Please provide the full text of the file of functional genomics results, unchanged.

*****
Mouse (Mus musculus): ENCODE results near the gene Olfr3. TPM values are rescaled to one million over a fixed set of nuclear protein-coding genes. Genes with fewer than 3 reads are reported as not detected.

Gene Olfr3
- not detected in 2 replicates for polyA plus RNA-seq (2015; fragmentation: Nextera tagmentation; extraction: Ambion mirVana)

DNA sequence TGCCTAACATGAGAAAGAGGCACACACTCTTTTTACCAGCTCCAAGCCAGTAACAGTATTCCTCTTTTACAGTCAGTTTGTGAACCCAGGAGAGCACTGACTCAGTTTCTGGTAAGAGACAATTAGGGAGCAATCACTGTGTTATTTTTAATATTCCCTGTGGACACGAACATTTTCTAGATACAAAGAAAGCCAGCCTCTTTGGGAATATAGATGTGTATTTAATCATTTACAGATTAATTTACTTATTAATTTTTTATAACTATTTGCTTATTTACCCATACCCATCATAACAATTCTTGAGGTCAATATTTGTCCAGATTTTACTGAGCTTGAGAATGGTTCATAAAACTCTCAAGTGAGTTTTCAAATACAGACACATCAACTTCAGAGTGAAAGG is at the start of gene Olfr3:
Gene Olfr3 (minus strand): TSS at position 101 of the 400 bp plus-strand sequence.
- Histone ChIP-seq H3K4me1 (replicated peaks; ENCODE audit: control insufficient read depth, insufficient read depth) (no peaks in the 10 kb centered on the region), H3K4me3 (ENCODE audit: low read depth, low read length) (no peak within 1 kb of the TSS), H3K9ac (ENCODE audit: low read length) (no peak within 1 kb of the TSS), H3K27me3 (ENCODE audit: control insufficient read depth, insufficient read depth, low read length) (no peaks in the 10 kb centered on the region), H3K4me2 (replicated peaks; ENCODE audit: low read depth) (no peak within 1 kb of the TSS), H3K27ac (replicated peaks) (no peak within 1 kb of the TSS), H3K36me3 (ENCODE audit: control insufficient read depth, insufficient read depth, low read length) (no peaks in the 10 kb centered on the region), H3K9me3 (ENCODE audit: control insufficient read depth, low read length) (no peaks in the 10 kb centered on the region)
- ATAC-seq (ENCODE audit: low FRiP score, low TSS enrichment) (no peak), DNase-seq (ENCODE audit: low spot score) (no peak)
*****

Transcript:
Mouse (Mus musculus): ENCODE results near the gene Olfr3. TPM values are rescaled to one million over a fixed set of nuclear protein-coding genes. Genes with fewer than 3 reads are reported as not detected.

Gene Olfr3
- not detected in 2 replicates for polyA plus RNA-seq (2015; fragmentation: Nextera tagmentation; extraction: Ambion mirVana)

DNA sequence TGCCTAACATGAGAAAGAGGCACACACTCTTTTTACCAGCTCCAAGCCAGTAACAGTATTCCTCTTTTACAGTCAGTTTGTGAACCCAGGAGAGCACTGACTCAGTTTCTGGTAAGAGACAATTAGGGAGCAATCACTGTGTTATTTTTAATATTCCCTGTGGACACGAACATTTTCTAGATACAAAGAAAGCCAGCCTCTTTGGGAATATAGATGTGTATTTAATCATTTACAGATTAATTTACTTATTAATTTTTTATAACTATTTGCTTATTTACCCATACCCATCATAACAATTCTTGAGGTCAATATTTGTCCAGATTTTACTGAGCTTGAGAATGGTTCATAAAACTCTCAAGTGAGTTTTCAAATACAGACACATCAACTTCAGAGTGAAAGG is at the start of gene Olfr3:
Gene Olfr3 (minus strand): TSS at position 101 of the 400 bp plus-strand sequence.
- Histone ChIP-seq H3K4me1 (replicated peaks; ENCODE audit: control insufficient read depth, insufficient read depth) (no peaks in the 10 kb centered on the region), H3K4me3 (ENCODE audit: low read depth, low read length) (no peak within 1 kb of the TSS), H3K9ac (ENCODE audit: low read length) (no peak within 1 kb of the TSS), H3K27me3 (ENCODE audit: control insufficient read depth, insufficient read depth, low read length) (no peaks in the 10 kb centered on the region), H3K4me2 (replicated peaks; ENCODE audit: low read depth) (no peak within 1 kb of the TSS), H3K27ac (replicated peaks) (no peak within 1 kb of the TSS), H3K36me3 (ENCODE audit: control insufficient read depth, insufficient read depth, low read length) (no peaks in the 10 kb centered on the region), H3K9me3 (ENCODE audit: control insufficient read depth, low read length) (no peaks in the 10 kb centered on the region)
- ATAC-seq (ENCODE audit: low FRiP score, low TSS enrichment) (no peak), DNase-seq (ENCODE audit: low spot score) (no peak)